• Speaking of F#, Matt Podwysocki updates FsTest for the F# CTP and posts about Extension Everything in F#. Unlike C#, which only supports extension methods, F# also supports extensions properties, static methods and events, though like Matt I can’t think of a good use for extension events.
  • Still speaking about F#, Andrew Kennedy has a three part series on the new units of measure feature of F#. If you were going to use F# to build the physics engine of a game, I would suspect UoM would be extremely useful. (via Don Syme)
  • Oh look, Chris Smith built an F# version of artillery game that uses Units of Measure for the physics code. I’ll bet UoM was extremely useful. 😄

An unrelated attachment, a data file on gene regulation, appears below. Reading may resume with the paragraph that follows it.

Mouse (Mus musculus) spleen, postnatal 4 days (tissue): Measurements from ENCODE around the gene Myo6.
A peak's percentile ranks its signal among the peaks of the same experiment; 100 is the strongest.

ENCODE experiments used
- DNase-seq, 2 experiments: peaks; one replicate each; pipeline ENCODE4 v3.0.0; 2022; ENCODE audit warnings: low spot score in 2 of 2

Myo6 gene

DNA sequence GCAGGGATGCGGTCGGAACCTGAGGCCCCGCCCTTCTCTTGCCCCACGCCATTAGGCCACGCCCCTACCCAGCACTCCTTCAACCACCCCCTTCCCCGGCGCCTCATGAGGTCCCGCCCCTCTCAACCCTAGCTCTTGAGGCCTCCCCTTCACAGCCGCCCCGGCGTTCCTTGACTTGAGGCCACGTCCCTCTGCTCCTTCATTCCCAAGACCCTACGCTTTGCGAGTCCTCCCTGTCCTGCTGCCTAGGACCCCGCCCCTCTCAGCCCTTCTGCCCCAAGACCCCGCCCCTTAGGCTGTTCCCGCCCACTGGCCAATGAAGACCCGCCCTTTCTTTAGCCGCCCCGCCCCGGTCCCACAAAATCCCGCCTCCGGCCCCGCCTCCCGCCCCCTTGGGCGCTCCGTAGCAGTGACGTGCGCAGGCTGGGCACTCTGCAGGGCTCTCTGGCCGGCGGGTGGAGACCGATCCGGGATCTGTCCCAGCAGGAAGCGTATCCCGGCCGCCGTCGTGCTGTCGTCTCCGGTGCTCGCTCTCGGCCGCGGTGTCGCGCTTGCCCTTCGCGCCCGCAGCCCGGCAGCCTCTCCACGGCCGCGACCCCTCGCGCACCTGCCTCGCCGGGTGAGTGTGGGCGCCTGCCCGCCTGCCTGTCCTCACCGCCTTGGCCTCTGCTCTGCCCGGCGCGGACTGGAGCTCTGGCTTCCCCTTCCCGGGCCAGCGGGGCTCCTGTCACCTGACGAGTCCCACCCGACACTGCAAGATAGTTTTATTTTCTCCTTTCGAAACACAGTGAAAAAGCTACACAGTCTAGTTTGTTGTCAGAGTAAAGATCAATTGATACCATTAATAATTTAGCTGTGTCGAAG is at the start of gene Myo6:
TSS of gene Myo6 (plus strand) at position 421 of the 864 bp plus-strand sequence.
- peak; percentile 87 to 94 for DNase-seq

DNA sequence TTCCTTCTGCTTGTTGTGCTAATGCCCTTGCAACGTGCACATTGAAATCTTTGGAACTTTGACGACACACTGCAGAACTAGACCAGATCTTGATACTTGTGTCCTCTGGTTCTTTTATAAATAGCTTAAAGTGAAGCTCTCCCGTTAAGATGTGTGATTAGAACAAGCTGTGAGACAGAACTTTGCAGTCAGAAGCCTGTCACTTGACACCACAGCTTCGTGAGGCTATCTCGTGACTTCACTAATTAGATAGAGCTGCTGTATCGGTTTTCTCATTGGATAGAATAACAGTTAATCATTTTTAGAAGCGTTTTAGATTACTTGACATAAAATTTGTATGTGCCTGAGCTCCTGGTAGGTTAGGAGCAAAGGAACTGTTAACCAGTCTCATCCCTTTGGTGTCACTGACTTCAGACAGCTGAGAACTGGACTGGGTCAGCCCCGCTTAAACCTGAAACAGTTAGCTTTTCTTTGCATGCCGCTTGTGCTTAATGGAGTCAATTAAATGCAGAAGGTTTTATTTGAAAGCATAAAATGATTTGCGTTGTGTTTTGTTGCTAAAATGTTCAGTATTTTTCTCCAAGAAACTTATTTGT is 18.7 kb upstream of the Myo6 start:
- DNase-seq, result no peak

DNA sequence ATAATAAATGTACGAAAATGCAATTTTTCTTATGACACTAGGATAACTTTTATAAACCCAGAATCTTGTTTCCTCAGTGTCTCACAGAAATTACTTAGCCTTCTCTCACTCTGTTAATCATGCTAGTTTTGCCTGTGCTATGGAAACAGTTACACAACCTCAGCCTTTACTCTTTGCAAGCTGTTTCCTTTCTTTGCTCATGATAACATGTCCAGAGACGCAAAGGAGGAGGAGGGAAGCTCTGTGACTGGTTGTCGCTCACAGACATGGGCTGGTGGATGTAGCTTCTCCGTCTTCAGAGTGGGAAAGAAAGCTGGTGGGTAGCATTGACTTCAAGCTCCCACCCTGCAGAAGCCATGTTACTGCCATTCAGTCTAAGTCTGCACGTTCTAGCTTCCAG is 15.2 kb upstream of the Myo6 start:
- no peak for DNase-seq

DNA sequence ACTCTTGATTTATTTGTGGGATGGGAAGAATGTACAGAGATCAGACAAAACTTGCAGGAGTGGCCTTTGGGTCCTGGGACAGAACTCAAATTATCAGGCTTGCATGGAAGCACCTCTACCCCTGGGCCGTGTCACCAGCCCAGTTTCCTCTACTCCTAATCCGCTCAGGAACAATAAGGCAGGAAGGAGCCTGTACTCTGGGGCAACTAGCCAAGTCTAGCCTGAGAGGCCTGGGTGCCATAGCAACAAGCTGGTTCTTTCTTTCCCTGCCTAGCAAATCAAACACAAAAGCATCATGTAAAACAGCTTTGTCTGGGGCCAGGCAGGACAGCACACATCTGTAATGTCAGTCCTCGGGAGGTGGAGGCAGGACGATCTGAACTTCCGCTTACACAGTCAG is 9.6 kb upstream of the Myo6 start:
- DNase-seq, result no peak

• Talking about Live Mesh at TechEd Australia – where much to my surprise frankly they were demoing Live Mesh Apps – I pointed out to Scott Hanselman that Mesh is running an embedded CoreCLR (aka the same CLR from Silverlight 2). Scott went poking around and posted what he discovered. Looking forward to finding out what he digs up on using CoreCLR outside the browser.
  • Speaking of Scott, I need to set up a family video conference solution like Scott’s before my next trip.
  • Congrats to Glenn Block and the MEF team for their initial CodePlex source drop! I’ve been hearing about this possibility since Glenn joined the team, so I’m really excited to see it happen. I need to take a look at it in detail (in my copious spare time) because I want to find out how to make it work with IPy.